If a member of your party is a wheelchair user, you may be wondering about the best ways to assist someone in a wheelchair up and down a ramp.
If so, this is the article for you! We will answer your questions about wheelchair safety, how to push a chair down a ramp, and how to assist someone in a wheelchair to access a location.
Assisting a Wheelchair User Up a Ramp
If you have a friend or loved one who uses a wheelchair, there may be times when you need to assist them up a ramp.
- Always stay behind the wheelchair and push the chair up the ramp.
- The passenger looks ahead up the ramp in front of you.
- Do not go above to pull the wheelchair up.
Lean forward, in the direction of the slope of the ramp. Have enough space between yourself and the wheelchair. Not only will this make it easier to push the chair, but it will also help you avoid falling backward, which would be bad for both you and your friend.
Finally, remember to remain in conversation with the person you are assisting. This way, you can ensure that both you and the person in the chair are comfortable, and aware of how the other person is feeling.
Always communicate your needs with the wheelchair user before doing anything with their chair.
If the ramp you’re using is steep and tall, you may find that you need a break. If so, don’t worry. Put the brakes on and lock the wheels, and stay behind the chair.
Note that brakes that don’t work correctly can pose a safety hazard. The most common cause of wheelchair injuries is falling, so ensuring the brakes are in good condition is essential. Check our tips on how to tighten wheelchair brakes and keep them working correctly.
Assisting a Wheelchair User Down a Ramp
If you went up a ramp to enter a business or restaurant, you will likely have to go back down that same ramp when leaving.
If so, you should know in advance how to assist a wheelchair down a ramp. Stay behind the chair when descending.
- Walk backwards down the ramp.
- The passenger faces up the ramp, and they come down backward in front of you.
- Go down slowly.
- Try to keep the chair as straight as possible.
- Use your legs, not your back, to resist the steeper ramp.
The chair should never be lowered down the ramp from above for safety reasons. Never take a passenger face-first down the ramp. If a chair gets away from you, the passenger may fall off the chair.
Note: some wheelchair users may not like going backwards because they can’t see where they’re going. They might prefer having their chair tilted back slightly and going down forwards-facing if the ramp is particularly steep.
As such, if someone in a wheelchair asks you for help, ask how they would like you to assist them. And always consider which is the safest option for that particular ramp.
Reduce Unnecessary Weight
Before pushing the wheelchair up and down the ramp, remove heavy items from the chair (bag, umbrella, water bottles, etc.)
Make sure that any portable ramp can support the weight of all of you (wheelchair, passenger, and the one pushing the chair).
Accessories for Wheelchair Users
Portable wheelchair ramps are easy to install. With the ramp, you will find it easy to push a wheelchair onto porches, curbs, low stairs, or minivans.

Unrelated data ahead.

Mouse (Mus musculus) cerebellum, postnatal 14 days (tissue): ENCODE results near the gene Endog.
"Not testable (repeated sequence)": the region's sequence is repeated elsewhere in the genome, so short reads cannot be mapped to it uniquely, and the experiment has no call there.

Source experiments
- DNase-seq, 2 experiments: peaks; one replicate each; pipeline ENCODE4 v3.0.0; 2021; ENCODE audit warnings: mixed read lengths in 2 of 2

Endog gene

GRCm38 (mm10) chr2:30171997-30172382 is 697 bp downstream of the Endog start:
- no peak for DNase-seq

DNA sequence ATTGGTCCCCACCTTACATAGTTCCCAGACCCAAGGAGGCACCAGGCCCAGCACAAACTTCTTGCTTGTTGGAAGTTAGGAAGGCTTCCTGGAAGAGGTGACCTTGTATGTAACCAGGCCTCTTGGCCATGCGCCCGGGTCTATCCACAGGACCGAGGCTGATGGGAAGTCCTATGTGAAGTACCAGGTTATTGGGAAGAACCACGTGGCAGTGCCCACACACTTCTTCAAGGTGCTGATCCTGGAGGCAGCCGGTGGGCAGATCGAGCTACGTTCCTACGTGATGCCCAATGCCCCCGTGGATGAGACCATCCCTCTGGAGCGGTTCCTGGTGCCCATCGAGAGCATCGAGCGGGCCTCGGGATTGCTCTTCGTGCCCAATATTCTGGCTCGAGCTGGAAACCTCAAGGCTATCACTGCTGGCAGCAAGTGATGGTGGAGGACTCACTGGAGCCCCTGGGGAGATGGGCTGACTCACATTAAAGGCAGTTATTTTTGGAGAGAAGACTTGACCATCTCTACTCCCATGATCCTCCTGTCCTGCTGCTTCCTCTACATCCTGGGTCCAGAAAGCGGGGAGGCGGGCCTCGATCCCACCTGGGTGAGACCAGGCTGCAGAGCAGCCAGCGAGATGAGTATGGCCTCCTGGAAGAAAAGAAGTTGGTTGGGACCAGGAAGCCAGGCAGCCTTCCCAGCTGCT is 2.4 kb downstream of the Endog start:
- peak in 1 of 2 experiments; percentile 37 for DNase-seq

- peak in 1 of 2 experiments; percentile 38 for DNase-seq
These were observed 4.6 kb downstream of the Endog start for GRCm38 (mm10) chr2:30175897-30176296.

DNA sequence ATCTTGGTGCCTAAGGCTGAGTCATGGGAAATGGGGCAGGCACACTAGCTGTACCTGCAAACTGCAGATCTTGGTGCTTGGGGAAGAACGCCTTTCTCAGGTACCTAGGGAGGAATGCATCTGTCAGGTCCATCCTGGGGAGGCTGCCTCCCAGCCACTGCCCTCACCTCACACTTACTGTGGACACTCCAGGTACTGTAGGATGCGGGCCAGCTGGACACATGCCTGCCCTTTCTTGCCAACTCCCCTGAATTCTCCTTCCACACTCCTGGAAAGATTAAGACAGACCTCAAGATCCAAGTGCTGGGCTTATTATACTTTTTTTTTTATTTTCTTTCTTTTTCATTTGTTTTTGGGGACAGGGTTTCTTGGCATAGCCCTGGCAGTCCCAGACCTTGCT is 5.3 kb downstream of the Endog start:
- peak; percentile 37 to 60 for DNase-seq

The width of this Orford Wheelchair Ramp ramp is 29 inches, so it is wide enough for a standard wheelchair.
Orford ramp comes in five different lengths to suit different needs.
Note that wheelchairs may vary in size from 17 to 33 inches, but standard wheelchairs are around 25 inches wide.
Anti-tippers are small devices on wheelchairs that prevent the wheelchair from rolling backward when ascending a ramp.
Anti-tippers are different from anti-rollback devices, which help prevent the chair from rolling backward. Make sure you don’t confuse the two when assisting the wheelchair user.
Wheelchair Accessibility Regulations
It’s vital for businesses and public facilities to make their buildings safe and accessible for all members of the public, including people who have disabilities.
In the United States, there are even federal laws that regulate accessibility standards.
One of the most common ways businesses can make their buildings accessible to wheelchair users is by installing ramps.
However, simply installing a ramp does not necessarily guarantee safety. People also need to know how to use these ramps safely when assisting wheelchair users.
The Bottom Line
There are all kinds of safety regulations in place to ensure that businesses and public facilities are accessible to all people, including those with physical disabilities.
However, making safe use of these facilities requires informing the public of the best practices they can use to promote accessibility.
As a final note, you should always remember to ask the person if they need assistance before taking it upon yourself to help them.
Wheelchairs are an extension of their user’s body; if you wouldn’t pick someone up and carry them up the stairs without permission, don’t touch someone’s chair unless they say it’s okay.
If you ever find yourself needing to help a person in a wheelchair go up or down a ramp, there’s no need to worry. You can do so safely and respectfully and help make more places accessible for everyone.
In this article, we talked about how to push a wheelchair up a ramp. Keep in mind that a rollator differs from a wheelchair. Rollators should not be used as a wheelchair because their design is not meant to bear weight while moving and there is a risk of falling.